Congress has postponed the Affordable Care Act’s healthcare excise tax (the so-called Cadillac tax) as part of the recent budget agreement. The tax, which has been delayed until 2020, forces employers to pay a 40% levy on healthcare plans considered “generous” – anything above $10,200 for an individual or $27,500 for families.
This tax could play a major role in future negotiations as employers attempt to offset it with small or no wage and retirement increases. It could also force unions to eliminate healthcare plans that are above the caps, downgrading health benefits.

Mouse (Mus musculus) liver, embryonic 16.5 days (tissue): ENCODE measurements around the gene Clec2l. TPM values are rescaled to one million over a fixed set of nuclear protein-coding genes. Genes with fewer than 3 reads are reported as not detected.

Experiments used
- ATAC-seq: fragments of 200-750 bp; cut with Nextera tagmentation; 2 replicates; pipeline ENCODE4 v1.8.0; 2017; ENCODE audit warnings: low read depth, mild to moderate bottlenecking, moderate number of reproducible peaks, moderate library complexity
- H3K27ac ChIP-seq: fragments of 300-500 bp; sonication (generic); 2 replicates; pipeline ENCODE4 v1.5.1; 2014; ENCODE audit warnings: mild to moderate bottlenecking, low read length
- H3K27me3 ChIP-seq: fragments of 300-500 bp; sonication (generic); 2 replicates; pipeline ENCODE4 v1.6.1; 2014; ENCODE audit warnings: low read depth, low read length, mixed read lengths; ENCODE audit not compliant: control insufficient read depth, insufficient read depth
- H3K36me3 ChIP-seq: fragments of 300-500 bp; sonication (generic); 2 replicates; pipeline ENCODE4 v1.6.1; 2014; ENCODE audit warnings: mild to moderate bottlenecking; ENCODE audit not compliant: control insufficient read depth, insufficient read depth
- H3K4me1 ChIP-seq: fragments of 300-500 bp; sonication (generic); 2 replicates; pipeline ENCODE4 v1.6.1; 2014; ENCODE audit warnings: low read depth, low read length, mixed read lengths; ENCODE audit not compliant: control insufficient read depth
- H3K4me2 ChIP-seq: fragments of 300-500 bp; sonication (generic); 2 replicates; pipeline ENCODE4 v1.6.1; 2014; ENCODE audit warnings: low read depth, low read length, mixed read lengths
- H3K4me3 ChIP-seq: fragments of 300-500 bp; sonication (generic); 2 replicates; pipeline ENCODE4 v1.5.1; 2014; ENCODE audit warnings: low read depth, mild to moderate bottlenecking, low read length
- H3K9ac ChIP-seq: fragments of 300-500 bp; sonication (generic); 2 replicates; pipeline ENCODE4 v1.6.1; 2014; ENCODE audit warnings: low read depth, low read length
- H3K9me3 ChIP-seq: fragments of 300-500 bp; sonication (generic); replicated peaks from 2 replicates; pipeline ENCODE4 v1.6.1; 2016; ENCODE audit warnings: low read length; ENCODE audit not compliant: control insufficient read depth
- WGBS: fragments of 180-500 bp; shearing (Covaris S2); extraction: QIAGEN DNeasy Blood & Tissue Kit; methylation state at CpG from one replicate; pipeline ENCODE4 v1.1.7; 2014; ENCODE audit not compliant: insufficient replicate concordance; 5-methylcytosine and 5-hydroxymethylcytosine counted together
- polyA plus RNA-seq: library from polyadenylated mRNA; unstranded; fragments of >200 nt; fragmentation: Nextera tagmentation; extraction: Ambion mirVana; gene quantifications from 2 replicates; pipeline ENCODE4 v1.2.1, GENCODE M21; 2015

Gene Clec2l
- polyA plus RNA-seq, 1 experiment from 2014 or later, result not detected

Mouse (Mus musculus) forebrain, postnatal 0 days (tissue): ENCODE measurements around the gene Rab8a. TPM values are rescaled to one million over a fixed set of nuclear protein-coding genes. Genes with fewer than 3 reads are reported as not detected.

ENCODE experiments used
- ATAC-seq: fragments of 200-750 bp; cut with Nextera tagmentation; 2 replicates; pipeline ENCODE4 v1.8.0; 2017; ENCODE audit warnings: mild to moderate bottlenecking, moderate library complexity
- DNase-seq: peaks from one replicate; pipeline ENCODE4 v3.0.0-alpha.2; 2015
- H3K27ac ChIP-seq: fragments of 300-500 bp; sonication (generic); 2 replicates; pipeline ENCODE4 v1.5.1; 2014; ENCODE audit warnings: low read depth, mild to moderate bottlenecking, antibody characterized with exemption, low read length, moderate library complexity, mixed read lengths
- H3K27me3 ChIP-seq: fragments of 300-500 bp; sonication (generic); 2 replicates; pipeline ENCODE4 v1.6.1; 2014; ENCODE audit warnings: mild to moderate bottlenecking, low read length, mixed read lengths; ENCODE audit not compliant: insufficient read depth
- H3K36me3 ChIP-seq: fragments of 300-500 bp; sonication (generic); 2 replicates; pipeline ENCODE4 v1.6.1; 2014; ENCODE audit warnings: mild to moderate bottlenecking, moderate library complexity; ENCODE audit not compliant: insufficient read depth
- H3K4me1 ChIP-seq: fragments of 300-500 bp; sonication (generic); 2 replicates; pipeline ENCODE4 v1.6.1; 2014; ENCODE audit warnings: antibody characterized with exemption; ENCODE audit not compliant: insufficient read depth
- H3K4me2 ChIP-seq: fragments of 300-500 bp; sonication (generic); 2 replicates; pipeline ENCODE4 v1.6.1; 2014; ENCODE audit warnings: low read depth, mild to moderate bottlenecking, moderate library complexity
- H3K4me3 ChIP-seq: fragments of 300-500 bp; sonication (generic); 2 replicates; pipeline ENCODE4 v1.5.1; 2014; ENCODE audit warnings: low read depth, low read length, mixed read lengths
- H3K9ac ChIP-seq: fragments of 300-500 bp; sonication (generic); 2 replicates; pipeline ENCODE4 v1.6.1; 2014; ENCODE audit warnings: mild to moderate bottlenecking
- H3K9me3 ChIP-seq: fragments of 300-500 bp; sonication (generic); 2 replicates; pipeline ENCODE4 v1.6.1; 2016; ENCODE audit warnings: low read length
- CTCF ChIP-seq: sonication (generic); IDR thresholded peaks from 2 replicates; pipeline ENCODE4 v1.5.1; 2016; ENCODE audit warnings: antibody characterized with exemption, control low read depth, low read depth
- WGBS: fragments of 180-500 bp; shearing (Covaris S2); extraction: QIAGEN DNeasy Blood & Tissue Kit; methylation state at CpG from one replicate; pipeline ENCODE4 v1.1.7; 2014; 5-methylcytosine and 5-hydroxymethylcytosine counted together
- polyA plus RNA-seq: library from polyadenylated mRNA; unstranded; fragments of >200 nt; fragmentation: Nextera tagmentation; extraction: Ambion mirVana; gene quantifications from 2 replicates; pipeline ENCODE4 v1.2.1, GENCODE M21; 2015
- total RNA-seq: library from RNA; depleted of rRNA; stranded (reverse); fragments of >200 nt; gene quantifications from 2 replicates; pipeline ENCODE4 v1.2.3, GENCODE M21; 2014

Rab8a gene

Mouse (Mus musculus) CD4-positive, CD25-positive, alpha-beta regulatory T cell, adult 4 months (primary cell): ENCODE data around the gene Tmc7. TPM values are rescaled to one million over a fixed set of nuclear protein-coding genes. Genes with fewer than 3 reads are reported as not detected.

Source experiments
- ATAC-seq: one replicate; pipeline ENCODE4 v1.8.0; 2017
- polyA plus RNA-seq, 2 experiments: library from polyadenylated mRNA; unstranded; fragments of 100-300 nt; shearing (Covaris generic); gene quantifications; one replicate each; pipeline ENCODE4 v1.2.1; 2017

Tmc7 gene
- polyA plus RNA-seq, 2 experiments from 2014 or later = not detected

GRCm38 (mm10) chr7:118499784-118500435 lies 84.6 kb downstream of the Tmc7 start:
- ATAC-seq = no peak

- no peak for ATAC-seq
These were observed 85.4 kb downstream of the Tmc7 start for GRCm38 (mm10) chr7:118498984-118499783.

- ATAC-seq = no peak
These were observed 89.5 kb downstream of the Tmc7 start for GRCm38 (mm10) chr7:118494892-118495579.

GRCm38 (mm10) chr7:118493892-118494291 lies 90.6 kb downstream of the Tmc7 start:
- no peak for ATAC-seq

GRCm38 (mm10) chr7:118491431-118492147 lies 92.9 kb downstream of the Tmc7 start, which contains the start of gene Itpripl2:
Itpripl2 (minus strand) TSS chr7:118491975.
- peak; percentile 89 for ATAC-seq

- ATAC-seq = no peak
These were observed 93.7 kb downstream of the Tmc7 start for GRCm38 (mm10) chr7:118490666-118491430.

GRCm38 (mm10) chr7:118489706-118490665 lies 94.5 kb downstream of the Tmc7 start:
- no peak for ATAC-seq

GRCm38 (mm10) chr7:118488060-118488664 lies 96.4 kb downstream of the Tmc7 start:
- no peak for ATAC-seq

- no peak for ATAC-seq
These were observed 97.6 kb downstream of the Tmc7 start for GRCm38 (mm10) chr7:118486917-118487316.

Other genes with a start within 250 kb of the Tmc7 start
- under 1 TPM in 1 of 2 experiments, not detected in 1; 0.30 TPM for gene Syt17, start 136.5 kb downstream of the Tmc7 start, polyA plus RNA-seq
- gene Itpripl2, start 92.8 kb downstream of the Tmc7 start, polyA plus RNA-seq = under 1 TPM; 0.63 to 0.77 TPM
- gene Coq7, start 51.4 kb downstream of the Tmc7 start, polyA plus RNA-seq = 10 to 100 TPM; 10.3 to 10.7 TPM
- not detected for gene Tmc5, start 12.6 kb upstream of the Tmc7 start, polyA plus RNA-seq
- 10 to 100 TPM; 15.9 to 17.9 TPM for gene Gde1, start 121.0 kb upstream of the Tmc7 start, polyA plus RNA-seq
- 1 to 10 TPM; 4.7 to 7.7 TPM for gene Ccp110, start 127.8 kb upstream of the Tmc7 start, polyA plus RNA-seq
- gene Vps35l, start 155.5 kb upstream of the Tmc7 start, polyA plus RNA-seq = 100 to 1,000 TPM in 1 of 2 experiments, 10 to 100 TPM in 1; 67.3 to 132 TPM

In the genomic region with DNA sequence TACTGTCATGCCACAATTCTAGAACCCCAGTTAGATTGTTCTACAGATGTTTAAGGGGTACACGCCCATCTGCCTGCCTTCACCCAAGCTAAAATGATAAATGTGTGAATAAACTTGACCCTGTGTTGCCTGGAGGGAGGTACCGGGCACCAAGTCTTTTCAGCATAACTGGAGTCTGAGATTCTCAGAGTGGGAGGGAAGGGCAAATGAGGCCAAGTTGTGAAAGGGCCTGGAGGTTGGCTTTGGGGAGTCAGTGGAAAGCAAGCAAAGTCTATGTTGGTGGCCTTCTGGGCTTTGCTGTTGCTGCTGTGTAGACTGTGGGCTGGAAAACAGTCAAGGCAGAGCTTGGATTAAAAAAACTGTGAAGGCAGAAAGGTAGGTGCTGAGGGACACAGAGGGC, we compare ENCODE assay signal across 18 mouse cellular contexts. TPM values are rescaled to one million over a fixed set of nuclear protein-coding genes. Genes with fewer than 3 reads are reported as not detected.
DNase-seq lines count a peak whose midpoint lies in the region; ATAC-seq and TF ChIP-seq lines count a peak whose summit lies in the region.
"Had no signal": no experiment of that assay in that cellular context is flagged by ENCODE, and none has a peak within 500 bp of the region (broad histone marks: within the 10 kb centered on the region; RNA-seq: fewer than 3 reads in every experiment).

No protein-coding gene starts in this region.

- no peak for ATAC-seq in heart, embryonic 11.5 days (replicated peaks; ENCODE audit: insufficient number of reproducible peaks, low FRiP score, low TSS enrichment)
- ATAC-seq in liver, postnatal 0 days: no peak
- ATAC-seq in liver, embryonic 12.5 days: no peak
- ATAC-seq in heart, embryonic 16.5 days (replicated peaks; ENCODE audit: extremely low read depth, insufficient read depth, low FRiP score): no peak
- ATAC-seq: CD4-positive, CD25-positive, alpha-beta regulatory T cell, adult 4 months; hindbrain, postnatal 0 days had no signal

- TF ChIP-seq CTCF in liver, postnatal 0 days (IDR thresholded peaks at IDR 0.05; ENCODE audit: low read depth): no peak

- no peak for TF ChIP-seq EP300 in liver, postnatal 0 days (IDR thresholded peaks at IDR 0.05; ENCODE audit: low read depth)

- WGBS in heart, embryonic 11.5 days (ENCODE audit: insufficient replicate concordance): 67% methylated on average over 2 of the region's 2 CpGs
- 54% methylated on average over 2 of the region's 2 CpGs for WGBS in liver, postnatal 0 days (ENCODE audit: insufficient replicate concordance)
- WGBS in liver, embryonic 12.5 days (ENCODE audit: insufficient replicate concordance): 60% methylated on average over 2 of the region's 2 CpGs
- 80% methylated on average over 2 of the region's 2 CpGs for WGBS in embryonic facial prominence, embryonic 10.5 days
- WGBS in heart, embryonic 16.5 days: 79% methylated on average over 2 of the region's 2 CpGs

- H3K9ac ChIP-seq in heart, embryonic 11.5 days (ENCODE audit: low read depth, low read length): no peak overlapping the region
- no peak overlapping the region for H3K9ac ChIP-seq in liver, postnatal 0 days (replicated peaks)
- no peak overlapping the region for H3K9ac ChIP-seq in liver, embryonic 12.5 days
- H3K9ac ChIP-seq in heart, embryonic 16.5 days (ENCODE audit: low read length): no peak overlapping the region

As currently written, the ACA caps don’t take into account geographical differences in medical costs – bad news for anyone living in high-cost areas such as California. In addition, caps are tied to standard inflation, not medical inflation, which rises at about twice the rate of standard inflation.
Experts predict that a majority of plans will be subject to the excise tax in within a decade, placing downward pressure on wages and constricting access to decent, affordable healthcare for working families.